Industry-focused threats. Targeted threats can generally be traced back to cyber adversaries that specialize on a particular industry in a particular geography. This makes sense: Attacking a U.S. bank demands language skills and business process and regulatory knowledge that isn’t applicable for attacking banks in France or Germany.  These industry-centric threats are precisely why we have specific industry Information Sharing and Analysis Centers (ISACs). Cybersecurity professionals are often encouraged to “think like the enemy.” Increasingly, this demands industry-specific business and IT knowledge—not just a broad understanding of cyber adversary tactics, techniques and procedures (TTPs).
    IoT. This is the big Papi of change agents for cybersecurity, as industry IoT applications will radically alter business processes, technology elements and threats. And while we’ve created an uber technology category called IoT, the fact remains that IoT healthcare applications will be vastly different than those designed for energy, manufacturing, retail or transportation. As an example, think about the specific industry, business process and technology knowledge you would need to prevent, detect or remediate a Stuxnet-like attack. 

    As I previously mentioned, there will always be a need for horizontal security technologies, but CISOs will increasingly judge these technologies based upon two criteria: 1) best-of-breed security efficacy and 2) how well these point tools can be integrated into enterprise solutions that encompass vertical industry-specific requirements.To read this article in full or to leave a comment, please click here
  • Crypto: Nominated to the Cybersecurity Canon

    Network World - Networking Nuggets and Security Snippets
    If you are a cybersecurity professional or interested in cybersecurity at all, you should be familiar with the Cybersecurity Canon. What is a canon? There are lots of definitions, but the one that applies here is “a sanctioned or accepted group or body of related works.” With this definition in mind, the stated goal of the Cybersecurity Canon is:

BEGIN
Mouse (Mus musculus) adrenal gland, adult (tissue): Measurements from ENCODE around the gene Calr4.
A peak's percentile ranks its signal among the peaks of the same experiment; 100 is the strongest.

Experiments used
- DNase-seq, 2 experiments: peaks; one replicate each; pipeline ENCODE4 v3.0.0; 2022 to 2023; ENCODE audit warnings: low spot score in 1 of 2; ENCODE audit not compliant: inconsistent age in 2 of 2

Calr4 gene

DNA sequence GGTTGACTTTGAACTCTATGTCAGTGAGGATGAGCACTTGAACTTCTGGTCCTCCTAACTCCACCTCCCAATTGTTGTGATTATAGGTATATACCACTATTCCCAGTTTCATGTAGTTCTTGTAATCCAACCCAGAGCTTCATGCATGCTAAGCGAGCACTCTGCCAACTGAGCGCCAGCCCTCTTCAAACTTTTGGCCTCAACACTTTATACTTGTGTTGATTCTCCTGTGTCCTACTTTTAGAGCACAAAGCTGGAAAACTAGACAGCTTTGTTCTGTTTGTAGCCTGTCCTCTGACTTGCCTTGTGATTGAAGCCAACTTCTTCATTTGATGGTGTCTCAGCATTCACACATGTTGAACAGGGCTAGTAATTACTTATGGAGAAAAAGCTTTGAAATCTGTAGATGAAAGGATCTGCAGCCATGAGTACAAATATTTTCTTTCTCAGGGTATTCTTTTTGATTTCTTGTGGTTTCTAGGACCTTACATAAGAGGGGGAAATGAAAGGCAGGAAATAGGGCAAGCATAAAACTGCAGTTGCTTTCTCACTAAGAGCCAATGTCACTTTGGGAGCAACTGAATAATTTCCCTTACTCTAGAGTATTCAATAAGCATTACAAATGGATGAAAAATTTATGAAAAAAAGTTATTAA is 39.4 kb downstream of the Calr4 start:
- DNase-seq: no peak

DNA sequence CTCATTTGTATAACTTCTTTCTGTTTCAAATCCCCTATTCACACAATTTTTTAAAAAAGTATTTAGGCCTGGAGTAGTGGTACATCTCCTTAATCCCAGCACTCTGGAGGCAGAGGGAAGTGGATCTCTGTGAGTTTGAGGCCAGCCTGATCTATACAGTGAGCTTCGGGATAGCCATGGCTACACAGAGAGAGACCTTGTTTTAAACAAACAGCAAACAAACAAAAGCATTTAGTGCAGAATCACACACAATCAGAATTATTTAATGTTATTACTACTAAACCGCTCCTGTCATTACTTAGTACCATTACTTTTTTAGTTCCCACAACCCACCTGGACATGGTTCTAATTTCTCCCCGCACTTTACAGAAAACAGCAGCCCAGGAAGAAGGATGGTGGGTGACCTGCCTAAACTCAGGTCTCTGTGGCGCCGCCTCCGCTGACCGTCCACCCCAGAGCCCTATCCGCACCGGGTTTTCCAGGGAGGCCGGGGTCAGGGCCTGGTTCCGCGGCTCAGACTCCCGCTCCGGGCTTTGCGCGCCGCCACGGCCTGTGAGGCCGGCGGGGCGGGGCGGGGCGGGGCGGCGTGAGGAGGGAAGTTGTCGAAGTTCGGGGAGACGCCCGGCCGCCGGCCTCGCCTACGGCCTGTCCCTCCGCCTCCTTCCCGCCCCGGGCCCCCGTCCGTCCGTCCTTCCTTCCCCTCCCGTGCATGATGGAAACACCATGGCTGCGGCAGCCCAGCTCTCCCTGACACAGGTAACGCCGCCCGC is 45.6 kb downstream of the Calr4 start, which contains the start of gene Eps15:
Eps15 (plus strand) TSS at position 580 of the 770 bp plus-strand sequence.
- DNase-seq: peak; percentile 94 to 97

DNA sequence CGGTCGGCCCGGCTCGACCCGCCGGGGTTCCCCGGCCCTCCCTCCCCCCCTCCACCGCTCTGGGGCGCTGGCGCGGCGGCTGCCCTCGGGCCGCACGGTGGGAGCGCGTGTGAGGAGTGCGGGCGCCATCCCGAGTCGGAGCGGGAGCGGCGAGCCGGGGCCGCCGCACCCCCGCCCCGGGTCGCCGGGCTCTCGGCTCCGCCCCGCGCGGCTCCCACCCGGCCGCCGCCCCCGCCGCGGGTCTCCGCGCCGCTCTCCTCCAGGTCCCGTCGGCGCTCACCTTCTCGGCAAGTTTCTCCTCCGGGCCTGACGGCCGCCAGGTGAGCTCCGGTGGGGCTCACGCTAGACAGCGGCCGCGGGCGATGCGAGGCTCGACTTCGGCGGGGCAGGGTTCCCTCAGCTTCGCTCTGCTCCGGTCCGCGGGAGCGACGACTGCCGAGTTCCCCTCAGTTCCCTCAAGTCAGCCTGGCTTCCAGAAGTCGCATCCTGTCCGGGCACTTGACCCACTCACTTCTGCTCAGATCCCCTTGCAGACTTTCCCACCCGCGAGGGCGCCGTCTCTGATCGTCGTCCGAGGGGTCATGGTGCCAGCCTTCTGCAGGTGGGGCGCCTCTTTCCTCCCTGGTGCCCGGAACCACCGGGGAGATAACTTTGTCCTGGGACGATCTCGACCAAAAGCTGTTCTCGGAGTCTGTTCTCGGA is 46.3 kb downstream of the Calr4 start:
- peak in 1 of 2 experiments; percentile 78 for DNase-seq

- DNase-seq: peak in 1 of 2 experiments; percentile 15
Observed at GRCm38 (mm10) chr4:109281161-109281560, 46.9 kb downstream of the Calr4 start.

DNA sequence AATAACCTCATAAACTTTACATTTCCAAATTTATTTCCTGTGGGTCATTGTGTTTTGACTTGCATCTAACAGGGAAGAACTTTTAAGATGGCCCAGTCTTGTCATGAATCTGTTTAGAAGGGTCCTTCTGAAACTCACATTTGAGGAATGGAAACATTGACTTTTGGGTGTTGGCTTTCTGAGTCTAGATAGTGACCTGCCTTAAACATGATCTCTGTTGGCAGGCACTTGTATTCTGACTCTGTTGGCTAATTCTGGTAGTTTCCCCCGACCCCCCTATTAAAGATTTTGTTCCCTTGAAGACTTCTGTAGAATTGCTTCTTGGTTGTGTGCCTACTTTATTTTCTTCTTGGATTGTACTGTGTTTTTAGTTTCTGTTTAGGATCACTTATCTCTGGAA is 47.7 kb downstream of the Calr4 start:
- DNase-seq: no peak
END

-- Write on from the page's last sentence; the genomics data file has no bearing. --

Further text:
“To identify a list of must-read books for all cybersecurity practitioners—be they from industry, government or academia—where the content is timeless, genuinely represents an aspect of the community that is true and precise, reflects the highest quality and, if not read, will leave a hole in the cybersecurity professional’s education that will make the practitioner incomplete.”To read this article in full or to leave a comment, please click here
  • Cybersecurity highlights from Cisco Live

    Network World - Networking Nuggets and Security Snippets
    Cisco is wrapping up its annual Cisco Live customer event. This year’s proceedings took over Las Vegas, occupying the Bellagio, Luxor, Mandalay Bay and MGM Grand hotel. At least for this week, Cisco was bigger in Vegas than Wayne Newton, Steve Wynn and even Carrot Top.
    While digital transformation served as the main theme at Cisco Live, cybersecurity had a strong supporting role throughout the event. For example, of all of the technology and business initiatives at Cisco, CEO Chuck Robbins highlighted cybersecurity in his keynote presentation by bringing the GM of Cisco’s cybersecurity business unit, David Goeckeler, on stage to describe his division’s progress. To read this article in full or to leave a comment, please click here
  • Operationalizing Threat Intelligence

    Network World - Networking Nuggets and Security Snippets
    In 2015, I conducted some in-depth research around enterprise organizations’ consumption, use, and sharing of threat intelligence.  Time and time again, I heard cybersecurity professionals proclaim that their organizations had to do a better job “operationalizing” threat intelligence. Hmm, sounds like a worthwhile security management goal if I’ve ever heard one but what exactly does this mean?  Some ESG research may be helpful here (note: I am an ESG analyst).  ESG surveyed 304 IT and cybersecurity professionals working at enterprise organizations (i.e. more than 1,000 employees) and asked them to identify their organization’s top threat intelligence challenges.  The data reveals that:To read this article in full or to leave a comment, please click here